The newspaper moguls of those days — Hearst, Pulitzer (and his heirs), Scripps-Howard, Knight-Ridder, McCormack/Patterson, and the Chandlers — all eagerly sought to best each other for reader loyalties.

In the mid-20th century, for example, New Yorkers seeking serious political information could take their pick between the Democrat-leaning Times or Ogden Reid's ("moderate") Republican-favoring Herald-Tribune (tracing some of its lineage to Horace Greeley). If neither met the demands of conservative tastes, other options were available — i.e., the New York Sun, Hearst's Journal-American, or Patterson's New York Daily News.

Ultimately — through a series of mergers and second-generation takeovers — most of the more conservative papers ultimately disappeared or changed sides in the intellectual wars.

Radio, in the heyday of its broadcast dominance — late twenties to early fifties — featured such conservative commentators as Upton Close, Henry J. Taylor, and Fulton Lewis, Jr. Of these, only Lewis survived for the long run. Boake Carter's sharp criticisms of the New Deal on CBS reportedly were deemed "too hot to handle." Ultimately, he was replaced by Edward R. Murrow.

Then there was television

By the time television arrived, most of the decision-making in broadcast news — either for economic or philosophical reasons (likely a mix) — was generally liberal.

In sum

The end result was that the shrinking newspaper market was consensus-driven and played it "safe" — as surveys showed the overwhelming majority of editors and reporters were liberal or liberal-leaning.

Added to that was the huge impact of television, which at the network level generally hewed to establishment assumptions, with ABC, NBC, and CBS evening newscasts virtual carbon copies of each other.

Then came the skunks at the garden party

That "consensus" in what Americans were to read and hear began to crumble 1 — in the late eighties when the government-imposed "Fairness Doctrine" was struck down, giving birth to conservative talk radio; 2 — in the nineties when cable was added to the television milieu, and 3 — in the late nineties/early 2000s when the internet entered the scene, making it possible for conservative websites, including this one, to make themselves available worldwide.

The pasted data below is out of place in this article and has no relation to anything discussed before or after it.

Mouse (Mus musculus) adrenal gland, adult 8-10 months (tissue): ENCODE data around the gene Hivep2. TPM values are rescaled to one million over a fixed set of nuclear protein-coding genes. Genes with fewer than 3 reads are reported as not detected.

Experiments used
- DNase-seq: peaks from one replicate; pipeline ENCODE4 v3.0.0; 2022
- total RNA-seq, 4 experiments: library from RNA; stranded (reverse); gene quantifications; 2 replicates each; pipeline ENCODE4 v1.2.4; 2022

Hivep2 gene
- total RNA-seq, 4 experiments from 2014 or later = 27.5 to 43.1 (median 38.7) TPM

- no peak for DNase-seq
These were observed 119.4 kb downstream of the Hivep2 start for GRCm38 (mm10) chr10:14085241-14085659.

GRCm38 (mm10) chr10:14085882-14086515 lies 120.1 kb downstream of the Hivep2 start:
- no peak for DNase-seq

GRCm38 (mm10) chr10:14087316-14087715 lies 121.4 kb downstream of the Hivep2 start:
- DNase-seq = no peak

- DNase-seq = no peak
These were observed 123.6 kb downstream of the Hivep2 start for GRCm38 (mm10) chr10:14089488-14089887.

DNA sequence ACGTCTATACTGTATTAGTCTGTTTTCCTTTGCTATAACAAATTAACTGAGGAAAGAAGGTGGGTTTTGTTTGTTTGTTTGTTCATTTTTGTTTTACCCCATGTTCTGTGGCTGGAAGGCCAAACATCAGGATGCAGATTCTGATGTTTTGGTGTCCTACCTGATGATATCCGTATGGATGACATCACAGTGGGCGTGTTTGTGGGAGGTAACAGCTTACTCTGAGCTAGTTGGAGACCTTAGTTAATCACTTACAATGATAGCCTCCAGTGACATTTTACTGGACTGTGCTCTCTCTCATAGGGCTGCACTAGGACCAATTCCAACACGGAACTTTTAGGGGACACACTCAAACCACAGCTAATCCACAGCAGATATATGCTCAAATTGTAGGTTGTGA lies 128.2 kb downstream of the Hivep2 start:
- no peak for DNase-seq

And that is why......

There are many good men and women in this morality play for free and open debate (as opposed to the preceding 40 years of a think-alike mentality).

If one were to pick three public figures widely viewed as symbols of the information breakthrough, they might well be Rush Limbaugh for talk radio, Matt Drudge for the conservative internet outlets, and Rupert Murdoch for conservative television and newspapering.

That is why Murdoch is under extreme fire in this country for the demise of one now-defunct property in Britain — where sensationalist journalism is far more widely accepted than on these shores. (In the U.S., the Murdoch property closest to the British style is the New York Post, and that tabloid is very mild compared to London's Fleet Street newspapering.)

So when we read, hear, or see the old mainstream U.S. media going after Murdoch, we can consider the overriding motive likely related less to true moral outrage than an attempt to take down someone who backs the conservative pushback with his resources and makes more money in the bargain.

When Rupert Murdoch created Fox News, he was doing what any smart businessman does: he filled a void that the competition was too tone-deaf to recognize — the existence of TV news that tells both sides of the news and adds conservative commentary previously missing on the tube.

Forget for the moment your own reservations about Murdoch, and some conservatives have had a few. One assumes that a multi-billionaire can take care of himself, and will no doubt do well whatever happens. It is not the fortunes of the man himself that we're talking about here. It is what he represents and is in a position to maintain.

That is why establishment voices are trying to derail the empire he has built. He broke up their think-alike monopoly party. They long for the "good old days," and if they can just get the Obama gang past the 2012 election, they intend to use the tools of government to put the impudent genie (as they view it) back in the bottle.

This is but one (albeit pivotal) chapter in the decades-long media wars.

© Wes Vernon